S.F. Examiner illustrationA little more than half of the County Jail population is black

S.F. Examiner illustrationA little more than half of the County Jail population is black

A jury of your peers? Why SF has more black people in jail than in juries

It is no secret that San Francisco's black population has been in steep decline in recent years. Whatever the cause, it is also no secret that the cost of living has spiked and a whiter, more affluent populace has increasingly made The City home.

This demographic shift is also having a troubling effect in the courtroom, as black residents have all but disappeared from jury pools.

“It's been that way for the last six or seven years,” Deputy Public Defender Steve Olmo said of the absence of black jurors.

Over the past two decades, famously diverse San Francisco's black population has dropped by more than 35 percent from about 78,000 in 1990 to a little more than 50,000 in 2013.

That exodus is partly to blame for a trend that criminal lawyers interviewed by The San Francisco Examiner are finding: few if any black people are in the juries that face mostly black clients.


In mid-December, Deputy Public Defender Alexandra Pray was representing a 32-year-old black man facing domestic violence charges. In the jury pool, a common issue emerged: There were no black residents.

After the trial, she asked them how they felt about that fact and they told her that “made them question whether … [it was a] trial with a jury of his peers.”

Of the 22 defendants Pray represented in the past year and a half, few jurors were black, yet many of those defendants were.

“The more rare occasion is when I have a black juror,” she said.

Her client was convicted of the charges.


There are no hard numbers available on the race breakdown of San Francisco juries. But the race breakdown of the County Jail population offers an indication of who those juries are judging.

On Jan. 26, for instance, the County Jail's population stood at 1,164 inmates, with 596 of them being black people.

This steep percentage stands in stark contrast to demographic decline in The City as a whole.

San Francisco's black population in 1990 was 78,931, according to the U.S. Census Bureau. By 2010, it had declined by 35.7 percent to 50,768, comprising just 6.3 percent of The City's population of 805,235. And by 2013, the Census Bureau estimated the black population had declined again to 50,246.

The demographics speak for themselves. But there are other contributing factors to the low number of black people in jury pools, said Public Defender Jeff Adachi. A high percentage of the black population are convicted felons — about 25 percent of adult males on average, Adachi said — and the numbers of registered voters and driver's-license holders are low.

These factors are important, he said, because of the nature of jury selection.

It is the job of the courts to call juries, and they do this using DMV records and voter rolls.

“The court receives names and addresses of residents of the city and county of San Francisco from the Department of Motor Vehicles and the Department of Elections. These are the same type of lists utilized by every other county in the state as well as the U.S. District Court,” said Ann Donlan, a spokeswoman for the San Francisco Superior Court. “We randomly select potential jurors from those lists to issue summonses. The jury reflects The City's demographics of registered voters and licensed drivers.”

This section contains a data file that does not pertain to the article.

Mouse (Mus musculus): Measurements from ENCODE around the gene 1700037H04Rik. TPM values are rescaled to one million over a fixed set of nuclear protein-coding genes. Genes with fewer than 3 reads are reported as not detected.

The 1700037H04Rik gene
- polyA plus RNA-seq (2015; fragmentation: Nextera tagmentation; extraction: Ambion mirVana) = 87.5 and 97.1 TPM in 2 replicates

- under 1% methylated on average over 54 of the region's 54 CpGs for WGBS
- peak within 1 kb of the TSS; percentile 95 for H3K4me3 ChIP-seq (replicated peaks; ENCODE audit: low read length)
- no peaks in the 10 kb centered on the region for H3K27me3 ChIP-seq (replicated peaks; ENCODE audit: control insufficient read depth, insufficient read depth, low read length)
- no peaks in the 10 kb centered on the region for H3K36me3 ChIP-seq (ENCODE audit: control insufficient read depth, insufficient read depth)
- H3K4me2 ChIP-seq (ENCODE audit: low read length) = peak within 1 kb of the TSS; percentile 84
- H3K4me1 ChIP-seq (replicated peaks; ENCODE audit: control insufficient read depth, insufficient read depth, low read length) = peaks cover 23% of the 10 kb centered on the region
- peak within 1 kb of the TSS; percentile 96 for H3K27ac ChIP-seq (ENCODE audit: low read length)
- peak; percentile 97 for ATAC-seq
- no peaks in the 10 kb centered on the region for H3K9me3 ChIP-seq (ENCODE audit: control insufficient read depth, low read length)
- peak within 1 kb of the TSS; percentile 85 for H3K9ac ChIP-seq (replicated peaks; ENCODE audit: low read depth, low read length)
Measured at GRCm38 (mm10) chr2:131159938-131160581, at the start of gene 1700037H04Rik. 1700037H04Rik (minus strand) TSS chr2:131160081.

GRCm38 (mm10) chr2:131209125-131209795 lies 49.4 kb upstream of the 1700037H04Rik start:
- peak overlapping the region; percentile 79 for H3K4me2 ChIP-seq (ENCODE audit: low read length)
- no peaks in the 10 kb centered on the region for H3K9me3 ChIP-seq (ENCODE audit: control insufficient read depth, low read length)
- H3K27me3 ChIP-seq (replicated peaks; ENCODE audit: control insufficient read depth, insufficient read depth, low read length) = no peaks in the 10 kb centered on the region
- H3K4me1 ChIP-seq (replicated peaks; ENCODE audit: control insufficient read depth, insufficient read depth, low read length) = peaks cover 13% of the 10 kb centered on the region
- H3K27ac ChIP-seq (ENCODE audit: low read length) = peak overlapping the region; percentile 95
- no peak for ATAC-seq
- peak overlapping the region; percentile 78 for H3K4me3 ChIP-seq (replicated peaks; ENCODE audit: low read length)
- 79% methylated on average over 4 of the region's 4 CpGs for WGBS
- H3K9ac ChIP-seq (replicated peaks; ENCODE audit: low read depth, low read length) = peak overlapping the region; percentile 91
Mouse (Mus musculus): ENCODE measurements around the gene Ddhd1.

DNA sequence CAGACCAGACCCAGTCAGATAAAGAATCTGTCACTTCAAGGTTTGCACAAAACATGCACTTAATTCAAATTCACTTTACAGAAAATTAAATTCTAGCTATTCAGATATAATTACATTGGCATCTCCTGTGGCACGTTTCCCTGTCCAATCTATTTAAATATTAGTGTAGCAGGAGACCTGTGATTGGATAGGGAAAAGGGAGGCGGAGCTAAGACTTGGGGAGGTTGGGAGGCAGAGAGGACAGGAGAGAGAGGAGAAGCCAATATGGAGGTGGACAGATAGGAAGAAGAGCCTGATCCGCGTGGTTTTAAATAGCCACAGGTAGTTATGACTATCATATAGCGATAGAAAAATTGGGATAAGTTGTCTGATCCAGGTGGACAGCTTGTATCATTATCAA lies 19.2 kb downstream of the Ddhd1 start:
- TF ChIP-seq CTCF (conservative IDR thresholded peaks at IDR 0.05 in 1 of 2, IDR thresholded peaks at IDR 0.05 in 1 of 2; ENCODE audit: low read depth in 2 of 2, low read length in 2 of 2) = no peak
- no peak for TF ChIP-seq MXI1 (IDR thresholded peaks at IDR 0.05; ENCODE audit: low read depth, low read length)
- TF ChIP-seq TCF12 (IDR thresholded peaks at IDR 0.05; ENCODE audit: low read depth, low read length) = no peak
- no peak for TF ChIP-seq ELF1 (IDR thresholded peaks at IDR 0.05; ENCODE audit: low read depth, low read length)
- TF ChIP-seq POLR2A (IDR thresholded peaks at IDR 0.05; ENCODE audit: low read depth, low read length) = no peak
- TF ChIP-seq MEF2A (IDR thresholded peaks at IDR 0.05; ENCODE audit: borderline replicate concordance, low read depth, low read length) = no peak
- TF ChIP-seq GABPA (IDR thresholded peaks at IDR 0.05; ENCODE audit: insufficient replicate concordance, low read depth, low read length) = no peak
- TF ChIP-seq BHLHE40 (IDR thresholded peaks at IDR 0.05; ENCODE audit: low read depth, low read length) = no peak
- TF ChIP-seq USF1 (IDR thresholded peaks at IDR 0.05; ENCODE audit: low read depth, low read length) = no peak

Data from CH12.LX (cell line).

Some judges have urged communities of color to participate more, she said, adding that the system is “inclusive, fair and representative of the demographics of our city.”

But that was not the finding of the Judicial Council, which governs the state's courts, the last time it took a close look at the matter.

The Judicial Council's Advisory Committee on Racial and Ethnic Bias in the Courts last issued a report in 1997, yet it is still relevant.

“Juror lists compiled from voter and Department of Motor Vehicles lists only may not be representative. Other sources should be considered to augment the jury pool,” said the report, which also found that many minority groups believe that few if any people like them are in juries and that white jurors are prejudiced against minorities.

Besides this report, it is unclear what system, if any, has been put into place to rectify these shortcomings.


Nevertheless, the makeup of juries impacts the outcome of trials.

A study in Florida, cited by Adachi and published in the Oxford Journal, found that all-white juries are 15 percent more likely to convict a black defendant and that one black juror reduces that percentage to zero.

“When juries are homogeneous … that's not a good thing,” Adachi said.

Even jurors have called out this lack of representation among black people, Adachi said. In two recent trials with black defendants, “What caught our attention was that in both cases, one of the jurors raised their hands and said, 'I notice there's not an African-American here,'” Adachi said.

Such simple logic does not sit well with Justine Cephus, an assistant district attorney in San Francisco.

“It's not that I'm not worried … it's just that I don't think the question can be posed so simply,” said Cephus, who does not disagree with the fact that there are few black jurors.

But just using race as criteria for a fair jury pool ignores a lot of factors like class, education and gender.

“A jury of your peers is not 12 21-year-old black men,” she said, referencing a recent case involving a 21-year-old black defendant. “It's supposed to be a cross section of the community.”

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